Appeal from the Circuit Court of Madison county; the Hon.
QUENTIN SPIVEY, Judge, presiding. Reversed and remanded.
PRESIDING JUSTICE SCHEINEMAN DELIVERED THE OPINION OF THE COURT.
The plaintiff, Victor Renner, is in the business of leasing coin operated amusement devices. He filed this suit for damages against Walter Greathouse, who is a business rival, and the individuals who were the mayor and alderman of Granite City.
The complaint charges that the defendants had agreed among themselves to put plaintiff out of business and eliminate any competition with Greathouse, for the purpose of securing certain personal advantages for themselves; alleges certain malicious acts done wilfully with intent to injure plaintiff's business, such as using threats, intimidation, coercion, etc. to induce location owners to terminate agreements with plaintiff; alleges damage to his business and prays for damages.
To the complaint the defendants filed a motion to dismiss on the sole ground that the complaint is barred by a prior judgment in the same court, with a copy of the judgment attached to the motion. The motion was allowed and judgment of dismissal entered, from which this appeal is taken.
The prior judgment was on a petition for writ of mandamus, in the name of the people, on the relation of the present plaintiff, against the mayor and aldermen, to compel the issuance of a license to plaintiff. Plaintiff contends the parties in the new action are in a different capacity, the subject matter of the suit is different, the issues different, the relief prayed different, therefore the prior action is no bar to this.
The defendants seek to sustain the order dismissing this suit on the principal basis that the prior judgment decided there was no deprivation of plaintiff's property involved, and no lack of due process. Since the prior judgment was merely on the pleadings, it is not contended that the merits were heard and decided.
Examination of the dismissal of the complaint for mandamus discloses that the court expressly held that the issuance of a license involved discretion on the part of the city council with which the court would not interfere. It was held that the exercise of the police power did not involve a property right, therefore the complaint did not state a cause of action, and would be dismissed.
[1-3] The order of dismissal made it clear that the court was following the general principles pertaining to mandamus. It is an extraordinary remedy and will be issued only where a clear right is shown. Daniels v. Cavner, 404 Ill. 372, 88 N.E.2d 775. A court will not issue a writ the effect of which would be to substitute the court's judgment or discretion for that of the body which is commanded to act. People ex rel. Walsh v. Board of Commissioners of Cook County, 397 Ill. 293, 74 N.E.2d 503. It is a general rule that mandamus will not lie to a municipal council with respect to duties involving discretion, 37 Am. Jur. Mun. Corp. § 69.
As to the court's statement about property rights, it is apparent, and conceded by defendants, that this was on the theory that a licensee under a municipal ordinance has no inherent franchise or property right therein.
The applicable principles of the doctrine of res adjudicata, may be stated thus: subject to some exceptions, the doctrine is not applied unless the parties, the subject matter of the suit and the issues are the same. In comparing two cases, "the test generally applied is to consider the identity of facts essential to their maintenance, or whether the same evidence would sustain both. . . . If the two actions rest upon different states of facts, or if different proofs would be required to sustain the two actions, a judgment in one is no bar to the maintenance of the other." 30 Am. Jur. Judgments, Sec. 174.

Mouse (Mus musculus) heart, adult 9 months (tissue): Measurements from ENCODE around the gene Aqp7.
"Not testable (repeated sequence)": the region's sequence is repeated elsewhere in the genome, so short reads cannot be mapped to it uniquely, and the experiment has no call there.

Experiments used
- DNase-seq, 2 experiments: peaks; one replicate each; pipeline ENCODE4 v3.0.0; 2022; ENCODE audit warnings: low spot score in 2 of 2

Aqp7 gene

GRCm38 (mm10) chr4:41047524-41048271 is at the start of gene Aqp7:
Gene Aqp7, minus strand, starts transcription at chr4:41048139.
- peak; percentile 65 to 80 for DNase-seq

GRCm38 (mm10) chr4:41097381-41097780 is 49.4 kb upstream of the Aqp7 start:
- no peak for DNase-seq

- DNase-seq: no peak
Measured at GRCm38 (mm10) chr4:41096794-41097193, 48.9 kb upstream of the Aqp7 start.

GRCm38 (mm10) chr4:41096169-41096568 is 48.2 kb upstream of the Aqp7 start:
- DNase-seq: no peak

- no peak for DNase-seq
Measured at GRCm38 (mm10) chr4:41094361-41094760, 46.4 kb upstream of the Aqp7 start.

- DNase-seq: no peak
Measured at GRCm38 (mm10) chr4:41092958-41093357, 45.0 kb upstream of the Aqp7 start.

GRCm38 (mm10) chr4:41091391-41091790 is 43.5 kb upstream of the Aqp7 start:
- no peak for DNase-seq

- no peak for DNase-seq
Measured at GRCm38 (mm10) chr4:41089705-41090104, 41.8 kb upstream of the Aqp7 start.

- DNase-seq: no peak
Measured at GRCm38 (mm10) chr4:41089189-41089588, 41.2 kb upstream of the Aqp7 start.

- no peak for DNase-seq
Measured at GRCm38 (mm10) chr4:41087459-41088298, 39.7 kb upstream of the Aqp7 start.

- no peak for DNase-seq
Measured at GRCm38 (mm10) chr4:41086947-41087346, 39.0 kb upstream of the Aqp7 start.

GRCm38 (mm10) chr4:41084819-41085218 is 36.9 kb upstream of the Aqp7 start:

[5-7] Where one suit seeks the performance of an act and another a money judgment, the causes of action are not the same. Pillsbury v. Early, Adm., 324 Ill. 562. "The doctrine of res adjudicate is not available as a bar to a subsequent action if the judgment in the former action was rendered because of a misconception of the remedy available, or of the proper form of proceeding." 30 Am. Jur. Judgments, Sec. 210. "A judgment holding that a declaration is bad is not a bar to a declaration stating facts which constitute a proper cause of action." Id. Sec. 212.
Finally, it may be pointed out that a municipal officer "is not personally liable where it does not appear that the act of refusing to grant the license is based on any personal financial interest, or that there is a purpose to benefit himself or others at the expense of the applicant, or to do malicious injury to the applicant." 37 Am. Jur. Mun. Corp. Sec. 267.
Based on the foregoing principles, it is our opinion that the mandamus action was dismissed as not an available remedy, so that the complaint failed to state a cause of action, while the present suit is against individuals for damages for alleged malicious acts designed to injure plaintiff for the personal benefit of defendants; that the subject matter is different and the proof which the court refused to hear in the first action, may be admissible in this action for damages against the individuals. The plaintiff has not had a day in court as to the facts or his right to damages, the prior judgment merely holding that the court would not mandamus a discretionary act; therefore we hold that the prior action is not a bar to this one, and the court erred in dismissing this ...